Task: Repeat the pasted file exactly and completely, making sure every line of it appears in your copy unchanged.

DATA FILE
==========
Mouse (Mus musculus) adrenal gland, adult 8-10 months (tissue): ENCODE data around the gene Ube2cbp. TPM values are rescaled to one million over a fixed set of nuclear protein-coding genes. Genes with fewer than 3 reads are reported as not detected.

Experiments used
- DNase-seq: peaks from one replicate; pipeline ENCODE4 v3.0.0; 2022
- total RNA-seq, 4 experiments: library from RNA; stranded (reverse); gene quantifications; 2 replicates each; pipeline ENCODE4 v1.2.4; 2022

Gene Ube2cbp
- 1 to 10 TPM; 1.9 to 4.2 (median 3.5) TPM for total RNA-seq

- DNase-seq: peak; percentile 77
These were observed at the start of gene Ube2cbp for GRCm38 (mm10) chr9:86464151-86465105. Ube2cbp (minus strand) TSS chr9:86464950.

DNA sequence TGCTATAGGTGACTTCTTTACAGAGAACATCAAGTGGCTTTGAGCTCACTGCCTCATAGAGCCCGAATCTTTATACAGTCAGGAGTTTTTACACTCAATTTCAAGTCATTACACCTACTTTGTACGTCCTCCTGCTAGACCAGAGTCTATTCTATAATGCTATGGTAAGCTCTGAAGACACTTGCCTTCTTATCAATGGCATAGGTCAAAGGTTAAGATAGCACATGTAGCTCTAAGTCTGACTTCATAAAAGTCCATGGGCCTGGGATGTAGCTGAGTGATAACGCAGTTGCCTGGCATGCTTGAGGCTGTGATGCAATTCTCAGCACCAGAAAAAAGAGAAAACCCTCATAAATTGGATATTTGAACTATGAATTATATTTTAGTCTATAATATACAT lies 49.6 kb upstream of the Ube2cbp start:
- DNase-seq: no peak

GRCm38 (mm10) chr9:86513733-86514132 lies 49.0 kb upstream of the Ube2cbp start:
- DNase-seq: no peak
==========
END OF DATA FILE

Mouse (Mus musculus) adrenal gland, adult 8-10 months (tissue): ENCODE data around the gene Ube2cbp. TPM values are rescaled to one million over a fixed set of nuclear protein-coding genes. Genes with fewer than 3 reads are reported as not detected.

Experiments used
- DNase-seq: peaks from one replicate; pipeline ENCODE4 v3.0.0; 2022
- total RNA-seq, 4 experiments: library from RNA; stranded (reverse); gene quantifications; 2 replicates each; pipeline ENCODE4 v1.2.4; 2022

Gene Ube2cbp
- 1 to 10 TPM; 1.9 to 4.2 (median 3.5) TPM for total RNA-seq

- DNase-seq: peak; percentile 77
These were observed at the start of gene Ube2cbp for GRCm38 (mm10) chr9:86464151-86465105. Ube2cbp (minus strand) TSS chr9:86464950.

DNA sequence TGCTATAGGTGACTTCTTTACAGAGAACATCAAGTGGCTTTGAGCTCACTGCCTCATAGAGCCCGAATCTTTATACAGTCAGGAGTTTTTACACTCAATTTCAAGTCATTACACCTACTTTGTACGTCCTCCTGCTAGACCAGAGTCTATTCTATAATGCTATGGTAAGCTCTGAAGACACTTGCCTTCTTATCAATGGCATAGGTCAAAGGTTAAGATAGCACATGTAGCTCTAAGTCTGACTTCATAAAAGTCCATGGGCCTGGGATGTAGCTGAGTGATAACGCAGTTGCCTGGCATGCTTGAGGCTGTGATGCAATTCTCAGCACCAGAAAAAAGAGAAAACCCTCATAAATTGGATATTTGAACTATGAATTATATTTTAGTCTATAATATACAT lies 49.6 kb upstream of the Ube2cbp start:
- DNase-seq: no peak

GRCm38 (mm10) chr9:86513733-86514132 lies 49.0 kb upstream of the Ube2cbp start:
- DNase-seq: no peak